In the lead-up to the 1967 war, the title of ‘the greatest threat to the survival of the Saudi kingdom’ – currently reserved for the Islamic Revolution and Shiite Iran – was held by secular revolutionary Arab nationalism led by Egyptian President Gamal Abdel Nasser.

At the time, the kingdom and Egypt were fighting a proxy war in Yemen with 50,000 Egyptian troops backing the Republican government in Sana’a.

The kingdom was on the defensive and under severe strain. At home, the Royal Saudi Air Force was repeatedly grounded in the 1960s because its pilots kept defecting with their jets to Egypt. Rumors of coup plots were widespread.

And then, miraculously, the ‘Israelis’ devastated the Egyptian army. The ’67 war also dealt a mortal blow to Nasser’s Arab nationalism, which would eventually be eclipsed by the rise of political Islam.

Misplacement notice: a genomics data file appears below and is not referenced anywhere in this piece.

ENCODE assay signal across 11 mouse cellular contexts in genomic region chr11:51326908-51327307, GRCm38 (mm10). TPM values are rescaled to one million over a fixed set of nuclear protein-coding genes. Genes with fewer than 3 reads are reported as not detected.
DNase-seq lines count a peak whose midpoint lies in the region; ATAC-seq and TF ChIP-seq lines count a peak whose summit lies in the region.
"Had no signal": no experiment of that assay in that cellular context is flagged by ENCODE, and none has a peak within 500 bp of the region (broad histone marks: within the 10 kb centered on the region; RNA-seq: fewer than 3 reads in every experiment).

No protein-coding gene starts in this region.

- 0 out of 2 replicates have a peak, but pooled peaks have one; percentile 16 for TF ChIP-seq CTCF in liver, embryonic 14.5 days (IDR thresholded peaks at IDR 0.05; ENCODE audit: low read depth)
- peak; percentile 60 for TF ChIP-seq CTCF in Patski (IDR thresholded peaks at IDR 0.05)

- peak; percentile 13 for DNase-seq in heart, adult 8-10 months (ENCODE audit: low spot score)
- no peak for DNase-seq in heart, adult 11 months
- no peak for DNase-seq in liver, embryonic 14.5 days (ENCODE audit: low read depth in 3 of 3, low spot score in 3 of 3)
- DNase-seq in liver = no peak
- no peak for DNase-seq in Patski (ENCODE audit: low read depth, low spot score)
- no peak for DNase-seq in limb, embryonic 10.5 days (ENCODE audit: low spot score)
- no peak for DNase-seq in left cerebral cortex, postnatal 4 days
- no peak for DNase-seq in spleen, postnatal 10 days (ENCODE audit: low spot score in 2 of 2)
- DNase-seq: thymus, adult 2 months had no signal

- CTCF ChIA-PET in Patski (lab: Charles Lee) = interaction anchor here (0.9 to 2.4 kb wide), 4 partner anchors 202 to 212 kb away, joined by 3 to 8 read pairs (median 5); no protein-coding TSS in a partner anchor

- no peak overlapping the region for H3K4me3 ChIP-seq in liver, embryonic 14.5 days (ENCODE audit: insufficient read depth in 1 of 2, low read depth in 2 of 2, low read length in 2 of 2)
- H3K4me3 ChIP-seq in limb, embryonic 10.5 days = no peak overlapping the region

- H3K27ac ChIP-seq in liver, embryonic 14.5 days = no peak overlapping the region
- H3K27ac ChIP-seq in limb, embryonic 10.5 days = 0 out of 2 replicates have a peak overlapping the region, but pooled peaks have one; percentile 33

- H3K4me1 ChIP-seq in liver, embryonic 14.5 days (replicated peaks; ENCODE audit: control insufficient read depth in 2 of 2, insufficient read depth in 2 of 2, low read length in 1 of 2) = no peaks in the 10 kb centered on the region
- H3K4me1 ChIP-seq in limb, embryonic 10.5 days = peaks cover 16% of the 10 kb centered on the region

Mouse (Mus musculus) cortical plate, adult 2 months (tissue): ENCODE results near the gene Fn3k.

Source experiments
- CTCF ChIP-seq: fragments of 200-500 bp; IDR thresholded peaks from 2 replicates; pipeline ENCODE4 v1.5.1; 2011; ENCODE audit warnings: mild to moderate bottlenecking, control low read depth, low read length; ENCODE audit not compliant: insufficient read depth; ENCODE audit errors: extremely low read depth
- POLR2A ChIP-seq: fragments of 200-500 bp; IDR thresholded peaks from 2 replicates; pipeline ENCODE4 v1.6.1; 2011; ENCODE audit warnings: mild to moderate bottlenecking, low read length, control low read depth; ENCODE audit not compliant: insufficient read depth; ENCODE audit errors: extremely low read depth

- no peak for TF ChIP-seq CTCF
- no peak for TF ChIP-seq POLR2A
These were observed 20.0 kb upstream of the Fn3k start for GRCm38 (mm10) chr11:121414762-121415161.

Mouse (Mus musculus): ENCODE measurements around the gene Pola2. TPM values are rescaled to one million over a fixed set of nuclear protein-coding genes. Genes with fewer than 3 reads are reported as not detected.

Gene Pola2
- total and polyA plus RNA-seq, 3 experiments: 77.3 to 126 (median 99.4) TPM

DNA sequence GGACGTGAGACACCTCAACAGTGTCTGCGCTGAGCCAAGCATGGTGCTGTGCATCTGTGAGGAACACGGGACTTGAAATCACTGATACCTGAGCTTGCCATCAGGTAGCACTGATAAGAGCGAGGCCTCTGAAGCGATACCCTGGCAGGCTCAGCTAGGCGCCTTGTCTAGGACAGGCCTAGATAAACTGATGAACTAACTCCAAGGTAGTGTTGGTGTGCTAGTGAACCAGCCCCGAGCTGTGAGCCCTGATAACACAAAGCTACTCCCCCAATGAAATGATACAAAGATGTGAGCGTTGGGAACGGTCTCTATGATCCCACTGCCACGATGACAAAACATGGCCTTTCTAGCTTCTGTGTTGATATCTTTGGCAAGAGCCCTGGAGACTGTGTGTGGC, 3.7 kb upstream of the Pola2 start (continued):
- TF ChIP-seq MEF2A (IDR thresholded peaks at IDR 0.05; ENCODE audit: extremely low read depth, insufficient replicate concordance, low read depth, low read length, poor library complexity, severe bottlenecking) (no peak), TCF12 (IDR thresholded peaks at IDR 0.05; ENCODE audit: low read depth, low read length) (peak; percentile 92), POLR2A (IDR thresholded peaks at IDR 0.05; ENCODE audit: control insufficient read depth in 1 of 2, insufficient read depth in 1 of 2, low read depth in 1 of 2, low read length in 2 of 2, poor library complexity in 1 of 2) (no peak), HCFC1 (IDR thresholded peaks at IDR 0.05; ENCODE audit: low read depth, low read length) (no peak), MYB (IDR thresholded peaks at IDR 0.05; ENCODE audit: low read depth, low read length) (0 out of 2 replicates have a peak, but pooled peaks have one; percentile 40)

Saudi Arabia’s King Faysal quickly sprung into action, cutting oil exports to the U.K. and the U.S. in what would turn out to be more of a symbolic PR stunt than an effective measure against the ‘Israeli’ allies.

Nevertheless it was more than enough to transform Riyadh into the new champion of the Palestinian cause, especially when it came to Al Quds and its Islamic Holy sites.

Surely the Saudis are not hoping for an identical outcome in their dispute with the Iranians. After all, the notion of ‘Israeli’ invincibility, established after the ’67 war, has long been shattered, and even the ‘Israeli’ identity conceived by Dayan-era officials is facing an existential crisis.

But perhaps the thinking in Riyadh is: ‘the ‘Israelis’ saved us once, maybe they can do it again’. 

Al-Ahed News

29-07-2017 | 08:50

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US Intel: UAE Orchestrated Qatari Gov’t Sites Hacking